• Alan Deyermond, David Graham Pattison, Eric Southworth, Peter Edward Russell Mio Cid Studies: 'some Problems of Diplomatic' Fifty Years on (Dept. of Hispanic Studies, Queen Mary, University of London, 2002)
  • Alan Deyermond, Point of View in the Ballad: The Prisoner, The Lady and the Shepherd and Others (Department of Hispanic Studies, Queen Mary and Westfield College, 1996)
  • Alan Deyermond, Historical Literature in Medieval Iberia (Department of Hispanic Studies, Queen Mary and Westfield College, 1996)
  • Alan Deyermond, La literatura perdida de la Edad Media castellana: catálogo y estudio, I: Épica y romances, Obras de Referencia, 7 (Salamanca: Ediciones Univ. de Salamanca)
  • Alan Deyermond, Historia De La Literatura Espanola : La Edad Media (Letras e ideas (Editorial Ariel, 1995)
  • Alan Deyermond, Jeremy Lawrance (eds), Letters and Society in Fifteenth-century Spain: Studies Presented to P.E. Russell on His Eightieth Birthday (Dolphin Book Co., 1993)
  • Alan Deyermond, Tradiciones y puntos de vista en la ficción sentimental (UNAM, 1993)
  • Alan Deyermond and Charles Davis (eds.), Golden Age Spanish Literature: Studies in Honour of John Varey by His Colleagues and Pupils (Westfield College, 1991)
  • Alan Deyermond, "Mio Cid" Studies (Támesis Books, 1977)
  • Alan Deyermond, The Lost Literature of Medieval Spain: Notes for a Tentative Catalogue (Medieval Research Seminar, Department of Spanish, Westfield College, 1977)
  • Alan Deyermond, Lazarillo de Tormes: A Critical Guide (Grant and Cutler, 1975)
  • Alan Deyermond, Historia de la literatura española: La edad media (Editorial Ariel, 1973)
  • Alan Deyermond, A Literary History of Spain: The Middle Ages (Barnes & Noble, 1971)
  • Alan Deyermond, Epic Poetry and the Clergy: Studies on the Mocedades de Rodrigo (Tamesis Books, 1968)
  • Alan Deyermond, The Petrarchan Sources of La Celestina (Oxford: Oxford University Press, 1961; with new preface and supplementary bibliography, Greenwood, 1975, ISBN 0837167248)

Honours[edit]

Deyermond became a fellow of the British Academy in 1988.[5] In June 2009 he was elected corresponding Fellow of the Real Academia Española, a distinction granted very few foreign academics.[6][7]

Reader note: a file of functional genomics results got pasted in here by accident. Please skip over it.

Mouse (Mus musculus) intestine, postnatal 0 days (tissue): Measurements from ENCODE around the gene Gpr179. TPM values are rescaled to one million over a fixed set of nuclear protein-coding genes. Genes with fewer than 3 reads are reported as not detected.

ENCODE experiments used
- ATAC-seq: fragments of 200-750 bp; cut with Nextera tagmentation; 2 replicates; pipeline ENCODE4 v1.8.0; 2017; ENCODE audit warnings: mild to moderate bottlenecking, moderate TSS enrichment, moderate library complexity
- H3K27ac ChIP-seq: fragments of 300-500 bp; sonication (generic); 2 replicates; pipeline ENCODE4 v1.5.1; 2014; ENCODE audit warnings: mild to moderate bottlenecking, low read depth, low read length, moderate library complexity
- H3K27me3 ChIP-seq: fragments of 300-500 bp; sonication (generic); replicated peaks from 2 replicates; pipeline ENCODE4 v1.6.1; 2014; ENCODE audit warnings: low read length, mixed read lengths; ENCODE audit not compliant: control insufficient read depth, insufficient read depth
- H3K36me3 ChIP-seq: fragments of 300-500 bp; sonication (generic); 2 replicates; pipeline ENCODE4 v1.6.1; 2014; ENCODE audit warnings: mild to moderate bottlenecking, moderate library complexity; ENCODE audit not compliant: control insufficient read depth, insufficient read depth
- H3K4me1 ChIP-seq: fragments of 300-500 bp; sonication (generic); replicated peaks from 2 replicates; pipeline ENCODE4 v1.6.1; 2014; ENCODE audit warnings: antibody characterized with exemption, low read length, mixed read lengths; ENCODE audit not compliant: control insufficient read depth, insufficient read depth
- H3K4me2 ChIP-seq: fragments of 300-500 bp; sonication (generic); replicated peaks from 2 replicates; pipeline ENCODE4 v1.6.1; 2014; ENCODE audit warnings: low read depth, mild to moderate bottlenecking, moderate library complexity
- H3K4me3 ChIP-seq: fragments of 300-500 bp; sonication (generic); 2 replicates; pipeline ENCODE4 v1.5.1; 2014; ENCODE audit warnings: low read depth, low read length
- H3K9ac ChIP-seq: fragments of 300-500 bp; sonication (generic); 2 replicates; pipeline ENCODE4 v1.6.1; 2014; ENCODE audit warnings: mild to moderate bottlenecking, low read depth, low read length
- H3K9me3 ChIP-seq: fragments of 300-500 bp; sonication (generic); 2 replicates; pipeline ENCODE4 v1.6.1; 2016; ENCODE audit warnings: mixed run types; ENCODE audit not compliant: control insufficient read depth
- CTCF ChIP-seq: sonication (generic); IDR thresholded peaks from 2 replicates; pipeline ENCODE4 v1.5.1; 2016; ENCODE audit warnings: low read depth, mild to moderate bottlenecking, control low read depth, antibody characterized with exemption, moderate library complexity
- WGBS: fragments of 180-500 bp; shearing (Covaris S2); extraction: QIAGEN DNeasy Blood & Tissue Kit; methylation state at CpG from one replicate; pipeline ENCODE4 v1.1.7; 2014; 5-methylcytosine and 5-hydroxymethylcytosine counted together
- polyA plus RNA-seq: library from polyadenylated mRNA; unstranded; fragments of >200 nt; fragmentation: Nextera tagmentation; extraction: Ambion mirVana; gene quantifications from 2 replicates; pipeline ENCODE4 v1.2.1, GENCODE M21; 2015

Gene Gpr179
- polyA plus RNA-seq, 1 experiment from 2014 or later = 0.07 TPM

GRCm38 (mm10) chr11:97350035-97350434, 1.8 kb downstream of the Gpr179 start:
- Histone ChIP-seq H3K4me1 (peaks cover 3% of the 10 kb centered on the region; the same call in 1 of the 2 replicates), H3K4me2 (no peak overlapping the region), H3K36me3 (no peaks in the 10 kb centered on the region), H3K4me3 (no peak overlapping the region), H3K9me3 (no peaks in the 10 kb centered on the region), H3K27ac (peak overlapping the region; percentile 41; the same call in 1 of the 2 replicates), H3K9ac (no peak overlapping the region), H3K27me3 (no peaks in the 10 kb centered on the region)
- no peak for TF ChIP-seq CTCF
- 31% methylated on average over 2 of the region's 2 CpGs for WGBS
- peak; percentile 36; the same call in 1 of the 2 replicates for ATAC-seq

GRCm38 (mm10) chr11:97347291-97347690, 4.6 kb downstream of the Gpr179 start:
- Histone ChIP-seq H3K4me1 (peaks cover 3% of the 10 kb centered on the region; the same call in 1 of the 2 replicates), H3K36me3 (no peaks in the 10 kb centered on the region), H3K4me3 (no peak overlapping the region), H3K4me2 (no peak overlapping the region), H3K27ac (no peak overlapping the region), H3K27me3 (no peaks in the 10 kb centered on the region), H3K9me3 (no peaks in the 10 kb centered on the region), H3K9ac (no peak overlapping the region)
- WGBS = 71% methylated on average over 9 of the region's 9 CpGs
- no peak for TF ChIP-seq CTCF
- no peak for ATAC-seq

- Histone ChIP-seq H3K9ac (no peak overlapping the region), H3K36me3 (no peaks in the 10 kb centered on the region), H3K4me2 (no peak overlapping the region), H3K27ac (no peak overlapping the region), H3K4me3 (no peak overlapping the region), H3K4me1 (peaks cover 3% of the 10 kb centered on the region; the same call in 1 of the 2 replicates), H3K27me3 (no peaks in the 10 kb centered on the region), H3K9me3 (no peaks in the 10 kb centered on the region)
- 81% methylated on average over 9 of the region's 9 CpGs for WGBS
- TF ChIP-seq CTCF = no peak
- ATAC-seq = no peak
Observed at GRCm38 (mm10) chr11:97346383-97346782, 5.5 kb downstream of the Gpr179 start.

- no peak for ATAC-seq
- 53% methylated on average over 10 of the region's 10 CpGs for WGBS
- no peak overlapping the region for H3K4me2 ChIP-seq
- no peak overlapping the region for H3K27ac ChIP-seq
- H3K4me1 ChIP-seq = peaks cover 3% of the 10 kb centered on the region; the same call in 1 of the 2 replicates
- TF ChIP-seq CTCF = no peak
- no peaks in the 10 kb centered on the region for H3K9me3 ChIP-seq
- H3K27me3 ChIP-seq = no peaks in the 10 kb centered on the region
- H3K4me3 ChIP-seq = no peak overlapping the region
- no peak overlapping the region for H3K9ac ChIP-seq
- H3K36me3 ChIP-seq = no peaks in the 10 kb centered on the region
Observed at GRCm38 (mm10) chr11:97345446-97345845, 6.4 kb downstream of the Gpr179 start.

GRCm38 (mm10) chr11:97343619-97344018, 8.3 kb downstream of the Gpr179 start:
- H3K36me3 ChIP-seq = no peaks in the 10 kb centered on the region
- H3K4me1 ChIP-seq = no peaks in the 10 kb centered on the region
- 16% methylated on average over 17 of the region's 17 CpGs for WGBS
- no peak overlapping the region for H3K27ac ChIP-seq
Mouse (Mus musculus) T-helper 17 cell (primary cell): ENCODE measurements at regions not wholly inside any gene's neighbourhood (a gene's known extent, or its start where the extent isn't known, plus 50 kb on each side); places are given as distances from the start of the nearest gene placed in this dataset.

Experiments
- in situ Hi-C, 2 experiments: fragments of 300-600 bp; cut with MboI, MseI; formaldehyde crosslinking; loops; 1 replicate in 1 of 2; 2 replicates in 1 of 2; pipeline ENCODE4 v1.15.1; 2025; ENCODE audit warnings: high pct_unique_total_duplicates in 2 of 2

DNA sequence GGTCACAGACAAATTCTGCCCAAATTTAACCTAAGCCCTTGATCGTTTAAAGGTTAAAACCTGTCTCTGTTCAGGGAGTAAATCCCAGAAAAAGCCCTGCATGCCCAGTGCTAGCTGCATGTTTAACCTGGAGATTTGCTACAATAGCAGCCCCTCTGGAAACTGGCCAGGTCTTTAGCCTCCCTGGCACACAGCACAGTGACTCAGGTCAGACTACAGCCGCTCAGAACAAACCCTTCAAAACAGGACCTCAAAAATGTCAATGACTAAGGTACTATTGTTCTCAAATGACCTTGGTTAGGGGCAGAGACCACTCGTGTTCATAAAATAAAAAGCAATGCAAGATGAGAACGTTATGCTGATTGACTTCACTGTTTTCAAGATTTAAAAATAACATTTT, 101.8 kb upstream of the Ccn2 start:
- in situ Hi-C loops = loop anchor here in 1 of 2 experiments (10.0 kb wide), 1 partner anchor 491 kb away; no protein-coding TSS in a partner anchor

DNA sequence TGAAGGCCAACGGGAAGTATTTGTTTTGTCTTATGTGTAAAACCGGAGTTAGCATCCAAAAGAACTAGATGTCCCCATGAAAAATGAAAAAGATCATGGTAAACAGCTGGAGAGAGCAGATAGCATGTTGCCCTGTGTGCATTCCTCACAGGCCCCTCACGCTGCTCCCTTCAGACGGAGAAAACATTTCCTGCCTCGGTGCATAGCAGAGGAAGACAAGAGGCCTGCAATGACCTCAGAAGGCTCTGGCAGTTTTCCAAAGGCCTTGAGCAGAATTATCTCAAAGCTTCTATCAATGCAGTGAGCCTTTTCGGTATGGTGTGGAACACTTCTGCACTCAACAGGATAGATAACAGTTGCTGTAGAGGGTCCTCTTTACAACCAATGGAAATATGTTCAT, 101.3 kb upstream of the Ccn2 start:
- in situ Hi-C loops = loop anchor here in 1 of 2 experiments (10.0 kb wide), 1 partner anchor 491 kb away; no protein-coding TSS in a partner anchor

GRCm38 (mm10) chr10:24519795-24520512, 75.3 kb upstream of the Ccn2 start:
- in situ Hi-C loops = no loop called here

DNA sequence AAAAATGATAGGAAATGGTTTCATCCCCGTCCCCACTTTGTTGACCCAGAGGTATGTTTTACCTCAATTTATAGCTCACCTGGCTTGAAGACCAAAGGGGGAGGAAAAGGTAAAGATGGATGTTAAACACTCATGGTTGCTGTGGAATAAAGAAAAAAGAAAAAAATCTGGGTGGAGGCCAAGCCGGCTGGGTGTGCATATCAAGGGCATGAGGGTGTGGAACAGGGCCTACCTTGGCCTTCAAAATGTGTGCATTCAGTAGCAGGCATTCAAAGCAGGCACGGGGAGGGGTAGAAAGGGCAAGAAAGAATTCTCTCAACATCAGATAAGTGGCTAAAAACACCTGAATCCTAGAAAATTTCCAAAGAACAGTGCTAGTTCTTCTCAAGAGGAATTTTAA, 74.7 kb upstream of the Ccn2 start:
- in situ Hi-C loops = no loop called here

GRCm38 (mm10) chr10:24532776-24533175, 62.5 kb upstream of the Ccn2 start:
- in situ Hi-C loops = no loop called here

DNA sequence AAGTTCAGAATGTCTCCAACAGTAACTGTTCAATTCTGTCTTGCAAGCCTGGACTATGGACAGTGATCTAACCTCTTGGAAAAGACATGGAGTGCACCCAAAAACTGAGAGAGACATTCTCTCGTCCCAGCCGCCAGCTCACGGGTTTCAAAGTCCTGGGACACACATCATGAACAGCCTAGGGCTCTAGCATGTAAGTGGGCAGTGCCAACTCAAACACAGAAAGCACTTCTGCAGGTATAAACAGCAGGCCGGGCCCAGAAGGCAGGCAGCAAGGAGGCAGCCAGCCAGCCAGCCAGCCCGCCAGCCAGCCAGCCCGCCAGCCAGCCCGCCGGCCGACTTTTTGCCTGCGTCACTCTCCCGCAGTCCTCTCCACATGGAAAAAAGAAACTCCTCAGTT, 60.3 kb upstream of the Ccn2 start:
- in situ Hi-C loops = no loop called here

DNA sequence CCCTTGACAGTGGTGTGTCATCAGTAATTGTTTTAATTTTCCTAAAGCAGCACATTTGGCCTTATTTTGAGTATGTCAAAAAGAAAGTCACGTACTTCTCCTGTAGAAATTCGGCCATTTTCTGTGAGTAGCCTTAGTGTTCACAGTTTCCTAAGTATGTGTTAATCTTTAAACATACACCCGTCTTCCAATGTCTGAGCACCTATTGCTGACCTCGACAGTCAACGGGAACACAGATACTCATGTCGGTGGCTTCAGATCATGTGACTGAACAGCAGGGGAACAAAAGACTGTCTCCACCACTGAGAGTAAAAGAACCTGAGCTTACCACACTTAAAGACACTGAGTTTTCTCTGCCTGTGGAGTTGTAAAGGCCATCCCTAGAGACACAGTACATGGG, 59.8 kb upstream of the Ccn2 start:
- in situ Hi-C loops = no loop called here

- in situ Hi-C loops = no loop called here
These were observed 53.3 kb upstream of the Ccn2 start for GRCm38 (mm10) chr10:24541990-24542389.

Honours were heaped upon him by scholarly societies worldwide. When he retired in 1997, two festschrifts were issued in his honour (the first such issue in his honour was compiled by American scholars in 1986). He fulfilled several visiting professorships and gave hundreds of lectures and conference papers in over a dozen countries.

Deyermond received honorary degrees from the universities of Oxford, Valencia, and Georgetown. He was a Fellow of the British Academy and became one of the small number of corresponding members of the Real Academia Española in 2009. He was elected a Corresponding Fellow of the Medieval Academy of America in 1979. In 1994 he was awarded the Nebrija Prize, given each year by the University of Salamanca to the non-Spanish scholar who has contributed most to the understanding of Spanish culture and the Spanish language.

A reflection of his standing in the world of Hispanism and medieval studies was his presidency of the Asociación Internacional de Hispanistas (1992–95; honorary life president since 1995) and of the International Courtly Literature Society (1983). In 1985 he was made a socio de honour of the Asociación Hispánica de Literatura Medieval and, since 1999, an honorary fellow of Queen Mary, University of London.

References[edit]

  1. ^ Obituary in The Times Online
  2. ^ Alan Deyermond Obituary, The Guardian, 14 October 2009
  3. ^ Ian MacPherson and Ralph Penny, The Medieval Mind: Hispanic Studies in honour of Alan Deyermond (Boydell and Brewer, 1997) p. vii
  4. ^ http://[www.elpais.com/articulo/Necrologicas/Alan/Deyermond/hispanista/britanico/elpepinec/20090924elpepinec_1/Tes El Pais, Deaths, 24 September 2009 issue]
  5. ^ Association of Hispanists of Great Britain and Ireland
  6. ^ Association of Hispanists of Great Britain and Ireland
  7. ^ Real Academia Española (Spanish)